I’ve written about this artwork in more detail in Strange Fruit: remembering Vietnam, but it loses none of it’s power in being shown again in a new location. Indeed it encourages a whole new audience to engage with New Zealand’s military past.

Five Minutes of Random (the #RegularRandom challenge) is hosted by Desley Jane at Musings of a Frequently Flying Scientist.

If you’d like to join in:

  • choose a subject or a scene
  • spend five minutes photographing it – no more!
  • try to see it from many angles, look through something at it, change the light that’s hitting it
  • tag your post #regularrandom and ping back to Desley’s post
  • have fun!

 

 

DP Photo Challenge: growth, take 2

Flour, water, salt and time, plus a bit more time and heat. Close up shot of wholemeal sourdough loaf, still in baking pan. Image: Su Leslie, 2018

Flour, water, salt, time and heat. Just-baked loaf of wholemeal sourdough bread. Image: Su Leslie, 2018

The Daily Post asked this week for photos that evoke growth.

For me, sourdough bread is perhaps one of the purest examples of how natural growth processes can be utilised to create something sustaining and delicious.

Flour and water are combined, and left as a food offering to the yeasts and bacteria that exist all around us. Over time, and with extra food, this mixture grows sufficiently in bulk and strength that with the addition of yet more flour and water, the resultant dough can be kneaded and proved and ultimately baked.

Flour, water, salt and time: the beginnings of a sourdough loaf. Bowl containing ball of proving sourdough. Image: Su Leslie, 2018

Flour, water, salt and time: the beginnings of a sourdough loaf. Image: Su Leslie, 2018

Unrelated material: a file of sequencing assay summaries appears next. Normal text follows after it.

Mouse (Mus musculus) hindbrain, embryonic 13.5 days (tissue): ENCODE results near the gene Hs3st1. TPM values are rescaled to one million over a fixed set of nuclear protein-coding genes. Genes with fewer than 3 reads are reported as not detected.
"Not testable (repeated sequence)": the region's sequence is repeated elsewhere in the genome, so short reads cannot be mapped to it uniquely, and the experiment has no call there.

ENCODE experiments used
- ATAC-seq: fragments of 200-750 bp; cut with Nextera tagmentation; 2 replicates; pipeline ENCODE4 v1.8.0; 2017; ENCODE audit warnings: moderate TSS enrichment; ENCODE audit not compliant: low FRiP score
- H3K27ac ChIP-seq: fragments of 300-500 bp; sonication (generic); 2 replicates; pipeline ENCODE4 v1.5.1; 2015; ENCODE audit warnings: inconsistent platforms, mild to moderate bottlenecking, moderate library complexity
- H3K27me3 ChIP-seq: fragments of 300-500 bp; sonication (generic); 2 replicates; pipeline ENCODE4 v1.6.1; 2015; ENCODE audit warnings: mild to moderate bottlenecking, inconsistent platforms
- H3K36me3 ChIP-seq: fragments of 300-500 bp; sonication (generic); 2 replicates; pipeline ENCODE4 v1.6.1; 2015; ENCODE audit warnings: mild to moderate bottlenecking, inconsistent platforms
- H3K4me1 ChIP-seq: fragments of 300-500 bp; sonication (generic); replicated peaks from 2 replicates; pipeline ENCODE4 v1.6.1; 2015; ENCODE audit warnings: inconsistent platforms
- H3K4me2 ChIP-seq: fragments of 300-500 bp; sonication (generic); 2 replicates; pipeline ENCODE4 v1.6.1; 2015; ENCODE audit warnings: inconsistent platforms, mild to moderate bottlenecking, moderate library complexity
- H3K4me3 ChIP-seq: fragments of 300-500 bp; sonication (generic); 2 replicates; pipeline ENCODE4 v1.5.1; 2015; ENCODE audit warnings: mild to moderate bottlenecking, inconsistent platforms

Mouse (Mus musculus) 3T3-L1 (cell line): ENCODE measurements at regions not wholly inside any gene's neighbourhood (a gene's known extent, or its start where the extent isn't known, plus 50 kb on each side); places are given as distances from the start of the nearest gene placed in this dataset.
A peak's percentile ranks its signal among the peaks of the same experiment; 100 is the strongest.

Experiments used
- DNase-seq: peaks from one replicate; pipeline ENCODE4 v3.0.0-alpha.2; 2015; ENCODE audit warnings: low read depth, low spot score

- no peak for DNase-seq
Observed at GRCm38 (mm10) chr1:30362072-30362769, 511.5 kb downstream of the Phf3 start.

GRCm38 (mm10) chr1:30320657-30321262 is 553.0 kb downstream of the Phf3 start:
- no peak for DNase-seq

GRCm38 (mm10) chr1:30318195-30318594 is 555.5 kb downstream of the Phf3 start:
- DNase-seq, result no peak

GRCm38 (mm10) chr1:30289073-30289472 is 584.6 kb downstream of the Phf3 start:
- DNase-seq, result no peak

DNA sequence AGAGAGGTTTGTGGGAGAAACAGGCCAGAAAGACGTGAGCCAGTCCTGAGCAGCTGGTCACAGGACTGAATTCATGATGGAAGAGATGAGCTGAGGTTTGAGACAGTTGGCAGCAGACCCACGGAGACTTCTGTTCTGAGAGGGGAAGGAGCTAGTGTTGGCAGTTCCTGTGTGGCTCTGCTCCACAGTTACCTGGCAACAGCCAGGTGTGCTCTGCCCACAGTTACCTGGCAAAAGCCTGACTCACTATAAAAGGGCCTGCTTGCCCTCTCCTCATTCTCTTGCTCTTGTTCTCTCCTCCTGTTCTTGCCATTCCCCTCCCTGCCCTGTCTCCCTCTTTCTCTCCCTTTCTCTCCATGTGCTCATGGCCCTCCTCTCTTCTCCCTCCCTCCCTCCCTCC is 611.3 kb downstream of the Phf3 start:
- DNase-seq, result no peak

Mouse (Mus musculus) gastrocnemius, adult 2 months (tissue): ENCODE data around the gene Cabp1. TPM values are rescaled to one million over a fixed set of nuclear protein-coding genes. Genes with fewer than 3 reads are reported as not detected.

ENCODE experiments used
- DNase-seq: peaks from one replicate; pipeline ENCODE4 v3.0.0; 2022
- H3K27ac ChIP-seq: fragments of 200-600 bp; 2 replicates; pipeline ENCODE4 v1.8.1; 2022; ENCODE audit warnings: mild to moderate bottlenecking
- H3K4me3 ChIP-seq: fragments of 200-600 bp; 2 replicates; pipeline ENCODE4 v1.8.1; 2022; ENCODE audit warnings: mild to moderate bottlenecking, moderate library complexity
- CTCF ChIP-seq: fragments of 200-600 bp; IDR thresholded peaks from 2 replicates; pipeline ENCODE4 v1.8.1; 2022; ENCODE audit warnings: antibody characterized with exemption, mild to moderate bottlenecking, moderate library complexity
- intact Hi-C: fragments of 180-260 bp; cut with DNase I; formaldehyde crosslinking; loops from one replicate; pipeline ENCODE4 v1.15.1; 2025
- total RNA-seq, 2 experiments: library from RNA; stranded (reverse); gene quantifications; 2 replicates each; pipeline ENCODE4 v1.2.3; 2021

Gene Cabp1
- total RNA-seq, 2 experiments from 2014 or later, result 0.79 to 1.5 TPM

Learning to bake sourdough bread has been one of my projects for the last couple of years. With every completed loaf, my knowledge and confidence also grows.

 

 

Regular Random: five minutes with some upholstery materials

Shot of armchair seat with cover removed, and assorted materials to re-upholster. Hessian, platform cloth, cover fabric, needles, scissors and tape measure. Image: Su Leslie, 2018

Getting started. The seat of my $5 project chair — ready to be re-up-holstered. Image: Su Leslie, 2018

Last week the Big T and I deconstructed our $5 charity shop armchair, removing the old upholstery and stripping layers of yellowing varnish off the wood frame.

Yesterday, I began the process of re-staining and varnishing the wood; and collected the upholstery materials together. I plan to start with practice on the chair seat. It detaches, and because the whole wooden frame will be fabric-covered, it doesn’t need to be varnished.

Wish me luck!

Five Minutes of Random (the #RegularRandom challenge) is hosted by Desley Jane at Musings of a Frequently Flying Scientist. Her latest post captures beauty in decay through a delicate pink peony. The images are stunning, so do pop over and take a look.

If you’d like to join in:

  • choose a subject or a scene
  • spend five minutes photographing it – no more!
  • try to see it from many angles, look through something at it, change the light that’s hitting it
  • tag your post #regularrandom and ping back to Desley’s post
  • have fun!